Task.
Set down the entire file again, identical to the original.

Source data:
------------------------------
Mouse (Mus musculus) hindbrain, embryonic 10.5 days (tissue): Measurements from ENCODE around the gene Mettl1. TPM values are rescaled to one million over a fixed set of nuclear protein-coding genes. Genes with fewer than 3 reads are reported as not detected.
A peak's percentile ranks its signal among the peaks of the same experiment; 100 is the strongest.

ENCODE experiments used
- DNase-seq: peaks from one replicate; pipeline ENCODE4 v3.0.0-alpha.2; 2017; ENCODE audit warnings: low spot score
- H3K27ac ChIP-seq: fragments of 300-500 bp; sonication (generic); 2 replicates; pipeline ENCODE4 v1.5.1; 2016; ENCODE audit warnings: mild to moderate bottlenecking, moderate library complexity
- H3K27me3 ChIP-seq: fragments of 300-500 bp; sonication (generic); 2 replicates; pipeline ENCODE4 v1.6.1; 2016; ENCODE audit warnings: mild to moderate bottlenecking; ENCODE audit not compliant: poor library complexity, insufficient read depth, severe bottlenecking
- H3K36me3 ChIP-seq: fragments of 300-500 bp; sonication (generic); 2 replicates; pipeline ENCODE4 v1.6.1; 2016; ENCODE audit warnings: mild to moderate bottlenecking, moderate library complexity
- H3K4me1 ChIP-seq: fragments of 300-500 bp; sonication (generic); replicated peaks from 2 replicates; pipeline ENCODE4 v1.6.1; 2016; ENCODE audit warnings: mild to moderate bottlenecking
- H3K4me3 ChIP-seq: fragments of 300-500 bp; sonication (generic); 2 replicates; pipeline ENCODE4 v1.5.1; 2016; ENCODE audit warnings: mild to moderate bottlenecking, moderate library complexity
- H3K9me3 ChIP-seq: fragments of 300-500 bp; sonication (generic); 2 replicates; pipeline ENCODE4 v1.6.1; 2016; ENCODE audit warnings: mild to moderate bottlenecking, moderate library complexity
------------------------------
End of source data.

Mouse (Mus musculus) hindbrain, embryonic 10.5 days (tissue): Measurements from ENCODE around the gene Mettl1. TPM values are rescaled to one million over a fixed set of nuclear protein-coding genes. Genes with fewer than 3 reads are reported as not detected.
A peak's percentile ranks its signal among the peaks of the same experiment; 100 is the strongest.

ENCODE experiments used
- DNase-seq: peaks from one replicate; pipeline ENCODE4 v3.0.0-alpha.2; 2017; ENCODE audit warnings: low spot score
- H3K27ac ChIP-seq: fragments of 300-500 bp; sonication (generic); 2 replicates; pipeline ENCODE4 v1.5.1; 2016; ENCODE audit warnings: mild to moderate bottlenecking, moderate library complexity
- H3K27me3 ChIP-seq: fragments of 300-500 bp; sonication (generic); 2 replicates; pipeline ENCODE4 v1.6.1; 2016; ENCODE audit warnings: mild to moderate bottlenecking; ENCODE audit not compliant: poor library complexity, insufficient read depth, severe bottlenecking
- H3K36me3 ChIP-seq: fragments of 300-500 bp; sonication (generic); 2 replicates; pipeline ENCODE4 v1.6.1; 2016; ENCODE audit warnings: mild to moderate bottlenecking, moderate library complexity
- H3K4me1 ChIP-seq: fragments of 300-500 bp; sonication (generic); replicated peaks from 2 replicates; pipeline ENCODE4 v1.6.1; 2016; ENCODE audit warnings: mild to moderate bottlenecking
- H3K4me3 ChIP-seq: fragments of 300-500 bp; sonication (generic); 2 replicates; pipeline ENCODE4 v1.5.1; 2016; ENCODE audit warnings: mild to moderate bottlenecking, moderate library complexity
- H3K9me3 ChIP-seq: fragments of 300-500 bp; sonication (generic); 2 replicates; pipeline ENCODE4 v1.6.1; 2016; ENCODE audit warnings: mild to moderate bottlenecking, moderate library complexity